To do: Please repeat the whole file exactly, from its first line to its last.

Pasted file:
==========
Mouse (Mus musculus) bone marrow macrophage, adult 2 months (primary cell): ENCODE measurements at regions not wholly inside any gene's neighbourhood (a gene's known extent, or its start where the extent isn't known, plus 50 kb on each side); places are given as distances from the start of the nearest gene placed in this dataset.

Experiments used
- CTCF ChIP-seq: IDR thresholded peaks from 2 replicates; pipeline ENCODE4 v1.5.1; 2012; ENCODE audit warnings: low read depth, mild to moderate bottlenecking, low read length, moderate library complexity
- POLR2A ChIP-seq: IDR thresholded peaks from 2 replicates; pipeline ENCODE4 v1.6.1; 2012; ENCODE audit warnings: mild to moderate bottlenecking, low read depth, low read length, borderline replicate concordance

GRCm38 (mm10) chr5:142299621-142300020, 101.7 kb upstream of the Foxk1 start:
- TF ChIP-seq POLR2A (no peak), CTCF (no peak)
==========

Mouse (Mus musculus) bone marrow macrophage, adult 2 months (primary cell): ENCODE measurements at regions not wholly inside any gene's neighbourhood (a gene's known extent, or its start where the extent isn't known, plus 50 kb on each side); places are given as distances from the start of the nearest gene placed in this dataset.

Experiments used
- CTCF ChIP-seq: IDR thresholded peaks from 2 replicates; pipeline ENCODE4 v1.5.1; 2012; ENCODE audit warnings: low read depth, mild to moderate bottlenecking, low read length, moderate library complexity
- POLR2A ChIP-seq: IDR thresholded peaks from 2 replicates; pipeline ENCODE4 v1.6.1; 2012; ENCODE audit warnings: mild to moderate bottlenecking, low read depth, low read length, borderline replicate concordance

GRCm38 (mm10) chr5:142299621-142300020, 101.7 kb upstream of the Foxk1 start:
- TF ChIP-seq POLR2A (no peak), CTCF (no peak)